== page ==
The FT estimates actual UK Covid-19 deaths at 41,000. Also QUB research shows Republic’s Covid-19 death rate is two-thirds that in the North…

Who knows what to believe anymore. There is so much data floating around it would make your head spin. The latest number-crunching from the number wizards over at the FT has the actual UK death rate over twice as high at the official rate.

The coronavirus pandemic has already caused as many as 41,000 deaths in the UK, according to a Financial Times analysis of the latest data from the Office for National Statistics. The estimate is more than double the official figure of 17,337 released by ministers on Tuesday, which is updated daily and only counts those who have died in hospitals after testing positive for the virus. The FT extrapolation, based on figures from the ONS that were also published on Tuesday, includes deaths that occurred outside hospitals updated to reflect recent mortality trends.

If these figures stand up it will put further pressure on the Government and the handling of the crisis. But there is some positive news in that we may already have passed the peak:

The analysis also supports emerging evidence that the peak of deaths in the UK occurred on April 8 with the mortality rate gradually trending lower since, despite the 823 hospital deaths announced on Tuesday, which were sharply up on the 449 in the previous 24 hours.

Over in the Irish Times Michael Tomlinson emeritus professor of social policy at Queen’s University Belfast looks into the data North and South:

The graphs show death rates per million of population for the North and the Republic and also hospital-based deaths. In both examples the Republic’s death rate is two-thirds that in the North.

This is the clearest evidence we have that the different approaches to tackling the Covid-19 outbreak are resulting in different outcomes. This may change as the pandemic progresses but for now it is reasonable to assume that the North’s higher death rates result from lower rates of testing, the lack of contact tracing and the slower application of lockdown measures compared with the Republic. The evidence underlines the case for co-ordinated action across the island to hunt down the virus through high levels of testing and contact tracing and for stronger public-health surveillance at points of entry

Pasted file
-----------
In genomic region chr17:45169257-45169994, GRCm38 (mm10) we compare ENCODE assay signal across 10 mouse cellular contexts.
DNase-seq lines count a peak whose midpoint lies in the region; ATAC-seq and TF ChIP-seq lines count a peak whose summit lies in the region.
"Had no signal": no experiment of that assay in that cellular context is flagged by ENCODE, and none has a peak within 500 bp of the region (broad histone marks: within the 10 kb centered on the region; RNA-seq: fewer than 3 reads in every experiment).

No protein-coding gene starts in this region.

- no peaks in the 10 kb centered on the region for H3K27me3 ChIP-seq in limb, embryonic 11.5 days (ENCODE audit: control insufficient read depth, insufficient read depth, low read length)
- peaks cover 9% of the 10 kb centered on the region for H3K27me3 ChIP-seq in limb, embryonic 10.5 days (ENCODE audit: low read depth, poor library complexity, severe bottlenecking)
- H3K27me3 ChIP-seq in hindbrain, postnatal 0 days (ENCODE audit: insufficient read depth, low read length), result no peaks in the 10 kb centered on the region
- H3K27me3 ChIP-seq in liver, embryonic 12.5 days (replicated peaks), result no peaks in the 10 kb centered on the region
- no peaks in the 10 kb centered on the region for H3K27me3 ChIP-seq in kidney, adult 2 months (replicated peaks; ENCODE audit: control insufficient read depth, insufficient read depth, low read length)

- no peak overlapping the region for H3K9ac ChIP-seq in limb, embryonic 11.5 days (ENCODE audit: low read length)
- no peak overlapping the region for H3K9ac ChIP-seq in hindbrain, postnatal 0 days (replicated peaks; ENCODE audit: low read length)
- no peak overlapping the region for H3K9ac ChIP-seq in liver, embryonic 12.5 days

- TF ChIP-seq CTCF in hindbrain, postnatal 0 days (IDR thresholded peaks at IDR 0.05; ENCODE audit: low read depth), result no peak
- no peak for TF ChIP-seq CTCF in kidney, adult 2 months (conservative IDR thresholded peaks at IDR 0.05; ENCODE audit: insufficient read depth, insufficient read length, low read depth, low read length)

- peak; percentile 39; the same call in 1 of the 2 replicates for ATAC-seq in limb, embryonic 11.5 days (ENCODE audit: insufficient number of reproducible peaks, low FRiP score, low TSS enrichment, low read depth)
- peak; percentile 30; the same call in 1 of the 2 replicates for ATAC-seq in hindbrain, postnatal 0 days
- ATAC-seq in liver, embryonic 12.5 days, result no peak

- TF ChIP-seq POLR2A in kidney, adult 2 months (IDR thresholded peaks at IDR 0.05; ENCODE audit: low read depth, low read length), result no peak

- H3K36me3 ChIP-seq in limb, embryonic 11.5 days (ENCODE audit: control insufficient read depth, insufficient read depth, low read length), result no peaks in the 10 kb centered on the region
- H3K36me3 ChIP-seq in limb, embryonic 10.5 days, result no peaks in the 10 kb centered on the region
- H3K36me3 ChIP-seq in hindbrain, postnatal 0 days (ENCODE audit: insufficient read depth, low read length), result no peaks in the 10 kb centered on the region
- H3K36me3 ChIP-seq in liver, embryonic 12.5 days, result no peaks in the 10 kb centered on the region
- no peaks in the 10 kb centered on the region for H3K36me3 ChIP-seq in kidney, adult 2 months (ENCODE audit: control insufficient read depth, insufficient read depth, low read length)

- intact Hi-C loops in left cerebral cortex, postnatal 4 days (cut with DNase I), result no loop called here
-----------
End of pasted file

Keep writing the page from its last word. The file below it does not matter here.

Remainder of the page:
The whole should we have followed the London lead VS the Dublin lead has descended into the usual Orange and Green tribal issue. My own pragmatic view is we are an Island, it is obvious to me that we should have been coordinating on an all Island basis.

But I will also add health is complex. There could be other factors at play here. General wellbeing and even social status are important factors in the mix. It might be the differences are down to people in the North being less healthy and poorer than people in the South. Poverty can take ten years of your life. Northern Ireland has very high levels of obesity, smoking and heart disease – all important underlying conditions for Covid-19 mortality. Stress also is very damaging, a lot of the victims would have gone through the troubles and those experiences affect you for life. But this is only my view, epidemiologists will be examining Covid-19 for years to come.

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